Firearms law expert Simon Munslow discusses the legality of displaying your firearms on the wall in Queensland.

Can I display my firearms on the wall in Queensland?


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72 shares, 64 points

You haven’t set out the class of licence that you hold, so I shall assume that your licence is a sporting one. That is to say, it is for target shooting and/or recreational hunting.

Display storage is a vexing issue, particularly for those of us for whom the firearm is more than a tool.   

As a teenager I used to keep my firearms on a gun rack on my bedroom wall, but later moved them into a safe when I found myself in a relationship with someone who was not keen on firearms. From that point of view, safe requirements in the 1996 and post 1996 legislation did not affect me, other than to make me remove ammunition from my gun safe.

I was recently thinking about installing a lockable gun rack myself, although I think I shall leave it a few more years until we move into a house that we intend to retire into, before I start to make any further mess of the walls.

S60 of the Weapons Act 1990 (Qld) imposes an obligation to keep a weapon that is not in use in secure storage facilities at the location named in the register as being the place where the weapon is generally kept.

The Act itself is otherwise silent about the nature of secure storage, and one must turn to the regulations for further guidance.

Regulations 30-38 deal with storage by dealers and 39 to 44 with storage by collectors.

Reg 60A deals with storage of weapons that are not possessed under an armourer’s, collector’s, dealer’s, theatrical or security licence.  In other words the type of licence possessed by most sporting shooters and primary producers.  All sportspeople should by now be familiar with the usual storage requirements in their state, and I will not therefore digress by repeating the Queensland ones here.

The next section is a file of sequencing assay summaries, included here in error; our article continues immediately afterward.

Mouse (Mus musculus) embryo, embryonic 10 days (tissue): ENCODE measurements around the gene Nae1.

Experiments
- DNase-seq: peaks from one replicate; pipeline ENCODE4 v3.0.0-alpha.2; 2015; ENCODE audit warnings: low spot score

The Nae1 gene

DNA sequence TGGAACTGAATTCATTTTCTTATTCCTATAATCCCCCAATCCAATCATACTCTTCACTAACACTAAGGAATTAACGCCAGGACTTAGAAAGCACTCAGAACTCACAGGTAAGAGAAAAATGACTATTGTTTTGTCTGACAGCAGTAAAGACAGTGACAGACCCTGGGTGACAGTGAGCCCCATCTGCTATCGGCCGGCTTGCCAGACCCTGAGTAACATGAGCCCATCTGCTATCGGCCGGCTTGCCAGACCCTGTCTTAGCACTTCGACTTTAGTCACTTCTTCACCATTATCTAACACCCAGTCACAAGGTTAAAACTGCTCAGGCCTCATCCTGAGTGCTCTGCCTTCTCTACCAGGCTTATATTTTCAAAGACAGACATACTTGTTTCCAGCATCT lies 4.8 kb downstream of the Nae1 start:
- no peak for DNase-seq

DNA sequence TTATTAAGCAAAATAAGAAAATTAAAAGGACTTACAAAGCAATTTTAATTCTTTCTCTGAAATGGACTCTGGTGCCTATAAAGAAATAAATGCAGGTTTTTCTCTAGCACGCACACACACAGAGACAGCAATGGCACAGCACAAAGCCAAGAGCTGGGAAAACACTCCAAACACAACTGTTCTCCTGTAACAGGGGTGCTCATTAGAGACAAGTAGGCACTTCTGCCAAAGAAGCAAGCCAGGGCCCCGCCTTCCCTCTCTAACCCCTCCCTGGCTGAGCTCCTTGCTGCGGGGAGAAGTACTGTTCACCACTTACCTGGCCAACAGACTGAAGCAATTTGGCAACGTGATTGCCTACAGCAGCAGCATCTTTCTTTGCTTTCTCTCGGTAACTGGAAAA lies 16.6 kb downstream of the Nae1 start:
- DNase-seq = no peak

Regulation 38 & 42 of the Firearms Regulations prescribes that requirements for gun racks to be used by gun dealers and collectors. The terms are identical.

(1)  A gun rack required under this part must have sturdy metal bars, grilles or chains to secure the weapons, locked in place by a sturdy keyed lock or keyed padlock.

(2)  The gun rack must be fixed to the premises by welding or hardened steel bolts at least 10mm in diameter.

(3)  Not more than ten guns may be kept in a gun rack.

You have not asked specifically whether the gun rack that you are contemplating using meets the requirements set out in Reg 38 and 42.  I assume that it does, as I do not envisage Queensland Police would adopt a lesser standard for private display.

While S60 does not refer to gun racks, S63 of the Regulations enables an authorised officer, on written application, to approve a measure for safe storage of weapons instead of a measure required in the regulations.

In order to do so, the officer must be satisfied that the proposed measure gives at least the same level of security as the measure replaced.

I would therefore suggest that you prepare a written proposal for Police and send it to the Registry.  In preparing the proposal I would suggest that you not only have regard to the definition of gun rack in Reg 38 and 42, but that you also consider where the gun rack is being placed in your home.

It would be unlikely that approval would be given in a situation where the gun rack and firearms would be in full view of a street or drive way.

I hope this assists.

 

 


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